Anita Mechler: Like a Cool Girl Dancing Alone

I can remember you so vividly even though the many times I saw you, it was usually only once and I was very young, most instances happened almost two decades ago. You were the impossibly “cool girl”; the kind of girl surrounded by an aura of untouchability and confidence.  I didn’t envy you, only admired and tried to emulate you. I’ve only met a few of your “type” and you’ve shown up in unexpected places, usually taking me by surprise and leaving me with indelible images.

One of a few particular memories, I was at an all-ages punk rock show with my brother in some dingy bar off the highway in San Antonio. At the time, I was lusting after and eyeballing the boy with the long thrash hawk wearing an immaculate white jean jacket. You pushed your way to the front of the crowd and near the stage, although it really looked like you floated up there into my vision.

You had a secret smile that you shared with me for a mere moment before looking back at the stage. Once you closed your eyes, I was pulled in by the complete relaxation on your face and the utter blissful air that surrounded you. I was always a bit insecure at these things, feeling like an imposter, not feeling “punk enough”. But I felt like you and I shared some ancient secret together while the music was pounding around us. You looked so happy, so complete, so free. You were beautiful and wild and unusual. I vowed to become a cool girl just like you.

In retrospect, it’s possible that you were on drugs, but that doesn’t lessen the impression it placed upon me. I have been slowly becoming that woman for decades now; dancing solo at a show, lost in moments of abandon, doing exactly what I want, creating pure selfish pleasure, and bouncing it off of the people around me.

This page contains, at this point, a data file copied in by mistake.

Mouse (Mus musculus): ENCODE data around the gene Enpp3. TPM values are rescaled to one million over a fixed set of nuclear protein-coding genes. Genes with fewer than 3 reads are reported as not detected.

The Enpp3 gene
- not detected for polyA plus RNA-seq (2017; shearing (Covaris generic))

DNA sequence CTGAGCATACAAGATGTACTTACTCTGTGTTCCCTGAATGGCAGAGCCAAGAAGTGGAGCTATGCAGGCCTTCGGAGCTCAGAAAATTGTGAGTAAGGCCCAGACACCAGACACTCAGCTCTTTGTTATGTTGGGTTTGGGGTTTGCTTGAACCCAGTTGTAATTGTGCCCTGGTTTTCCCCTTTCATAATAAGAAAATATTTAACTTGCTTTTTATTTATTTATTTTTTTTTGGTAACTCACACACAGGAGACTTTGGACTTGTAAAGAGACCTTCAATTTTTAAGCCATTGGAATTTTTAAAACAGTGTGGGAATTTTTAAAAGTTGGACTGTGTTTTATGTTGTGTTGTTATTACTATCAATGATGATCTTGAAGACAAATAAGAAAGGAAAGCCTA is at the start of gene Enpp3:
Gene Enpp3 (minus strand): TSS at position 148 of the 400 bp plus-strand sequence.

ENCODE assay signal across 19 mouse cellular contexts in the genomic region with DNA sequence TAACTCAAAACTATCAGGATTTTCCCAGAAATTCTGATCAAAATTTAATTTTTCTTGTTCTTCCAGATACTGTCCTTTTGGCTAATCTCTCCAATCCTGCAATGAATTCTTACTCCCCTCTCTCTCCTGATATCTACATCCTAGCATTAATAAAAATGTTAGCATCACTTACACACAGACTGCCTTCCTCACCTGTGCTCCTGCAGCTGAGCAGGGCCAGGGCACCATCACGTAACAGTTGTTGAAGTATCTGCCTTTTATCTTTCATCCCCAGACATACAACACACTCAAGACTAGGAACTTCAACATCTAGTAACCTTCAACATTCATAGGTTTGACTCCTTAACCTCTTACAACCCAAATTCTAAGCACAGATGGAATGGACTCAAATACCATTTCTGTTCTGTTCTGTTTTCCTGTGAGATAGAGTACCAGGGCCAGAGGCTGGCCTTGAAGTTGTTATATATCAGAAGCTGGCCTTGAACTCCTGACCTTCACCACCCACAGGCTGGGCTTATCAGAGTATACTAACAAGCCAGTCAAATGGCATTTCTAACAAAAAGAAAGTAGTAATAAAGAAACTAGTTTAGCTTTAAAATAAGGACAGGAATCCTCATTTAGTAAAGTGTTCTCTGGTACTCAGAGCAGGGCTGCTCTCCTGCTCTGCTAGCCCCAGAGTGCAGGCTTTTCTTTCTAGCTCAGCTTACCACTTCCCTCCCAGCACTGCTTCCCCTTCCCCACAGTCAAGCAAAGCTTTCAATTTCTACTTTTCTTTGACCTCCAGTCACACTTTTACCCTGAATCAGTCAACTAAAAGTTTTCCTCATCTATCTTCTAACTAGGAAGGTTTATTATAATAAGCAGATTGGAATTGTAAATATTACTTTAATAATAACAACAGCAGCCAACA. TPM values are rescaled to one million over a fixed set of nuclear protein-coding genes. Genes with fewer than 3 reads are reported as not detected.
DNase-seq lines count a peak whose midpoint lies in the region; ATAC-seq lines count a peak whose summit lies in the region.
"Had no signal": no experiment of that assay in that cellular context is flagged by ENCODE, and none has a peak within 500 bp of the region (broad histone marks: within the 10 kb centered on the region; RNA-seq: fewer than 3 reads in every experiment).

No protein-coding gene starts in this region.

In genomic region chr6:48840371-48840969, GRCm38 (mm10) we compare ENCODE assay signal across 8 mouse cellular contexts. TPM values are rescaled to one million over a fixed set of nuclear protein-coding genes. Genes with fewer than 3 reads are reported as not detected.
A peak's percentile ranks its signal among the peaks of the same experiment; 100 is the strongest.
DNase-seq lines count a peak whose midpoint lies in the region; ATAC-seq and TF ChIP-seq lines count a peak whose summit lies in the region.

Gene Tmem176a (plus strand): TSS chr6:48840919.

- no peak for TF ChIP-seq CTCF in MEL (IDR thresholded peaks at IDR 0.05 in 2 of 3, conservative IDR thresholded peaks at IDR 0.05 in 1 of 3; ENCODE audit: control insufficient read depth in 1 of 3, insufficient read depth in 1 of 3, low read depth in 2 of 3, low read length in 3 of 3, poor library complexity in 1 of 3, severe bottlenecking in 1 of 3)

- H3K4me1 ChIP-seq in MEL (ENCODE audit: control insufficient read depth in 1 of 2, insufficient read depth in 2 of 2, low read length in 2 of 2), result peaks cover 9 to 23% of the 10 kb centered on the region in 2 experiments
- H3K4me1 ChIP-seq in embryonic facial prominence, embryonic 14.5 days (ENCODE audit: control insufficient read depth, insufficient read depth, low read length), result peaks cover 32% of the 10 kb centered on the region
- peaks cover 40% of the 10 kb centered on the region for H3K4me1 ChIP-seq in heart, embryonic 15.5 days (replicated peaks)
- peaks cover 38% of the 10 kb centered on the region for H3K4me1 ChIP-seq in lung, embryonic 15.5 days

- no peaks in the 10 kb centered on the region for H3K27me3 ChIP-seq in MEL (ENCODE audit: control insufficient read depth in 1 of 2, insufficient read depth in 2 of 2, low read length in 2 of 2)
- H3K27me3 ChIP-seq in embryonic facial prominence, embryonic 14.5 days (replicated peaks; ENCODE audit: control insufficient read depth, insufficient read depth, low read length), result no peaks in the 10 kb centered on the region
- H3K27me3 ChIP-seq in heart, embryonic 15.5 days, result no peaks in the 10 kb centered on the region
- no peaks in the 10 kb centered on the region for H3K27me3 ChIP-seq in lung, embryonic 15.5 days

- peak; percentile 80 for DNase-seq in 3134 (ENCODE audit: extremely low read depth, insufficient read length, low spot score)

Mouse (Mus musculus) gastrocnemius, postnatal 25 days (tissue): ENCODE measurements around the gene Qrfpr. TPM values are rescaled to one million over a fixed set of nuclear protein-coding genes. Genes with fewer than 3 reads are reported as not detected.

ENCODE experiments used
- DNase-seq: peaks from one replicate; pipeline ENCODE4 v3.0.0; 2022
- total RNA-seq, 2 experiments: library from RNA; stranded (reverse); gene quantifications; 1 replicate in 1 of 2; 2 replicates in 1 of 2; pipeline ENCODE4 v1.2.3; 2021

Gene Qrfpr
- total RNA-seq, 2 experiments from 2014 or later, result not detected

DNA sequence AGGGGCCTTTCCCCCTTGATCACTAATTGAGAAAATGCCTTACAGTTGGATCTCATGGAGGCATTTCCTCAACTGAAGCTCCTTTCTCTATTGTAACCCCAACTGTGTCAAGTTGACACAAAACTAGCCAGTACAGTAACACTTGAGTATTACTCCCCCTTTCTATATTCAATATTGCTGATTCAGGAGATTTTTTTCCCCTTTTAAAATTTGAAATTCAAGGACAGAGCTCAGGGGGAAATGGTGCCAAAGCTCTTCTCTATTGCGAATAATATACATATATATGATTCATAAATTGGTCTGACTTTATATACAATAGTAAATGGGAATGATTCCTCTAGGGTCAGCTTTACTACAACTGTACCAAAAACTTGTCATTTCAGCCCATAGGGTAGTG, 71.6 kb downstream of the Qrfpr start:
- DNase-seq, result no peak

You were also that girl at that party, surrounded by men, listening to music, feet in the grass, delighted at life in your pretty summer dress. I was surprised to see that you had unshaven armpits. It struck me that I could break the rules of femininity that I was just becoming more acquainted with and that I could be unconventional and utterly enchanting.

Or perhaps you walked down the halls of my high school in smudged black eye makeup and dark hair. I would come to find out that you were also super smart with a wicked sense of humor. Most things made you cock an eyebrow or curl a lip and it seemed ridiculous not to admire that. I wanted to command a room the way you did, in that wry way.

What you all exuded was sheer confidence despite any of your personal histories or abuses or rejections. I came to realize that most people become this way because they have seen trials and faced them with straightened shoulders. You all had a willingness to be as unique as you liked, facing the fear of the unknown and disapproval, craving the adventure of worlds beyond your upbringing, and uncompromising the fiber of your being.

I know now that we’ve all made mistakes, dated the wrong people, gave more than we received, doubted ourselves and our talents but we’ve come back to the craving of something new, something unexplored, something that could bring us back to ourselves over and over. Thank you for teaching me these things just by being yourself. You might never know how much of a positive impact you made on my life. I hold onto these memories when I feel discouraged and I dedicate this piece to you.

I hope that we are all living the life that would make our inner 13-year-old proud. I know I am.Image

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